Osteopath legal issues

It is a legal requirement that all osteopaths must be registered with the General Osteopathic Council (GOsC). To successfully register, an osteopath must hold a recognised qualification. (These are offered by colleges and universities that are recognised by the GOsC and are listed on the GOsC website.)

Over a three-year CPD cycle, registered osteopaths must undertake 90 hours of CPD in total with no less than 45 hours in the category Learning with others across all themes of the Osteopathic Practice Standards, including at least one objective activity, and one CPD activity relating to communication and consent. They will also need to keep a CPD record and, with a colleague, complete a Peer Discussion Review.

Osteopaths must follow the detailed professional standards set out in the Osteopathic Practice Standards document that is available to download from the GOsC website.

What licences does an osteopath need?

It is a legal requirement that all osteopaths must be registered with the General Osteopathic Council. To successfully register, an osteopath must hold a recognised qualification. (These are offered by colleges and universities that are recognised by the General Osteopathic Council and are listed on the Council's website.) Registration for new applicants costs £320, then £430 in the next year and then £570 for each following year (correct at October 2018).

You may also be required to obtain a special treatments licence from your local authority. This will depend on the policy of individual authorities and the nature of the services that you are intending to offer.

You should also be aware of the following:

  • if background music is provided in the clinic you will usually need a Music Licence from PPL PRS Ltd. There is an annual fee for this which you can pay online on the PPL PRS website
  • if you keep computerised records of patients' or other individuals' personal details, it's likely that you'll be required to register as a data user with the Information Commissioner's Office. From May 2018 the General Data Protection Regulation has introduced additional protection for personal data

Professional indemnity insurance

It is a requirement of registration with the General Osteopathic Council that all osteopaths must have at least £5 million of professional indemnity insurance cover.

Equipment

Any electrical equipment you use when you treat patients should be checked periodically by a qualified electrician and should have a maintenance certificate.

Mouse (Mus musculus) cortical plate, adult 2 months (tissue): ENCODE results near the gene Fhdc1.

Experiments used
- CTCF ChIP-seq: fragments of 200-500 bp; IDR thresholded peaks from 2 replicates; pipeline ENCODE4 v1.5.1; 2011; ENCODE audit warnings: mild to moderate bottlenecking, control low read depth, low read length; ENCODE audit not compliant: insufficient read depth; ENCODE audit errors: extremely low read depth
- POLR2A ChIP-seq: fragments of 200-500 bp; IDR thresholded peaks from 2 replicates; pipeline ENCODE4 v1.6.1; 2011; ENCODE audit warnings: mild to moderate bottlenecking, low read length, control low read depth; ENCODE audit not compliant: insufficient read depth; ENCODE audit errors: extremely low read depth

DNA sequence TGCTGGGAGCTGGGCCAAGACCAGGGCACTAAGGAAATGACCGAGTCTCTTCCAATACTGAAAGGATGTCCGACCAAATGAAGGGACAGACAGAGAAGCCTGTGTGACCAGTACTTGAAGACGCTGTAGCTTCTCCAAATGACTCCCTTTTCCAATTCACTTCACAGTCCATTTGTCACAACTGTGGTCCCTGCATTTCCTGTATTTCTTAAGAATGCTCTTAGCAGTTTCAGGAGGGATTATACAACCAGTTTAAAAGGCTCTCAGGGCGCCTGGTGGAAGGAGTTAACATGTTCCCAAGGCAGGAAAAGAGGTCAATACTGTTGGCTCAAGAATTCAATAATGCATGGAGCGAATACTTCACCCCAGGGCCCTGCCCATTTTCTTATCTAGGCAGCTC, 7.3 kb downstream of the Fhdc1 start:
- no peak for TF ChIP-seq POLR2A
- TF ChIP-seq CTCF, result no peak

Protecting patients' information

As you will be keeping patients' records then you need to be aware of the Data Protection Act and how it applies to you. The General Osteopathic Council's Osteopathic Practice Standards includes guidance on keeping patient records. There is also data protection advice and guidance for health professionals on the Information Commissioner's Office website.

Health & Safety, fire

You must comply with workplace health and safety and fire safety legislation.

Employment legislation

Anyone employing staff must comply with employment legislation. Important areas of legislation include recruitment, employment contracts, pay, working hours, holidays, employment policies, sickness, maternity, paternity, discrimination, discipline, grievances, dismissals, redundancies and employment tribunals.

Insurance for an osteopath

Contact an insurer or insurance broker and explain exactly how your business will operate - they will then explain what insurance cover you must have by law, and other cover you should consider. This might include:

  • professional indemnity. In order to register with the General Osteopathic Council, you will need to have at least £5 million of professional indemnity insurance cover
  • all risks cover for your equipment
  • public liability
  • employer's liability insurance
  • loss of earnings
  • premises
  • motor insurance

When comparing insurance quotes, uncover the differences between policies by using an insurance comparison form

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